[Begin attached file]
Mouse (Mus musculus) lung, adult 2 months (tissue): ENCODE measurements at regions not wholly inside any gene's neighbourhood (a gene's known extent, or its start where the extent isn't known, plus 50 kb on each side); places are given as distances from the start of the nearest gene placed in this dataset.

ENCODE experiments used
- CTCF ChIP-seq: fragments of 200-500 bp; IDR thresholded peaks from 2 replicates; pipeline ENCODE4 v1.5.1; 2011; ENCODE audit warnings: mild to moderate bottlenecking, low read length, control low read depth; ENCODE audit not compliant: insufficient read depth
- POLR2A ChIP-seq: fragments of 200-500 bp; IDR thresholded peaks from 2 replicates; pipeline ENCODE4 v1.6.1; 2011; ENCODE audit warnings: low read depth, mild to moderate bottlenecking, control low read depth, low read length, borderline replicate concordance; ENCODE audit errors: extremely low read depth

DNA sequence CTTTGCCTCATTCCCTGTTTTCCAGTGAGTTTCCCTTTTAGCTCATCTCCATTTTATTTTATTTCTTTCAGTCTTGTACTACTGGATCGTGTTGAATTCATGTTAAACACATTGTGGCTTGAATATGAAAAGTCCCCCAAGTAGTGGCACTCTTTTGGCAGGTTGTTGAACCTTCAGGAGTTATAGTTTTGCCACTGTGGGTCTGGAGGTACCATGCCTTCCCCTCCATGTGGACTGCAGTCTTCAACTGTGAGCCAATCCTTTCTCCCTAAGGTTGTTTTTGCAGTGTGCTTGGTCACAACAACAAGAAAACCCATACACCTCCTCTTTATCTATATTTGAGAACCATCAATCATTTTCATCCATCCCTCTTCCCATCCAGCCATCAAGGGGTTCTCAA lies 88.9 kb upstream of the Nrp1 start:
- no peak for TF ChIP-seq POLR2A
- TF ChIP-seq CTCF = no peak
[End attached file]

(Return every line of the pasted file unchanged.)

Mouse (Mus musculus) lung, adult 2 months (tissue): ENCODE measurements at regions not wholly inside any gene's neighbourhood (a gene's known extent, or its start where the extent isn't known, plus 50 kb on each side); places are given as distances from the start of the nearest gene placed in this dataset.

ENCODE experiments used
- CTCF ChIP-seq: fragments of 200-500 bp; IDR thresholded peaks from 2 replicates; pipeline ENCODE4 v1.5.1; 2011; ENCODE audit warnings: mild to moderate bottlenecking, low read length, control low read depth; ENCODE audit not compliant: insufficient read depth
- POLR2A ChIP-seq: fragments of 200-500 bp; IDR thresholded peaks from 2 replicates; pipeline ENCODE4 v1.6.1; 2011; ENCODE audit warnings: low read depth, mild to moderate bottlenecking, control low read depth, low read length, borderline replicate concordance; ENCODE audit errors: extremely low read depth

DNA sequence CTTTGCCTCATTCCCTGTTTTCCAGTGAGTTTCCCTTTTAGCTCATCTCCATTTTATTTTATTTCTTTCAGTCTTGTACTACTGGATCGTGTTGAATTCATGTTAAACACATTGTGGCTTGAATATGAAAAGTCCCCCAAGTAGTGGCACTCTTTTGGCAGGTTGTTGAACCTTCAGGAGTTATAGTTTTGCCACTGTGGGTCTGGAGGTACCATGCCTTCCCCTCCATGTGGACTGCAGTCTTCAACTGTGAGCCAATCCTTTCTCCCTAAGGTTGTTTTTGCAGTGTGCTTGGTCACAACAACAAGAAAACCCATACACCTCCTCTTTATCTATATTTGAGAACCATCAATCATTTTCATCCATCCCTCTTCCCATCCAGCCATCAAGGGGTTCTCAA lies 88.9 kb upstream of the Nrp1 start:
- no peak for TF ChIP-seq POLR2A
- TF ChIP-seq CTCF = no peak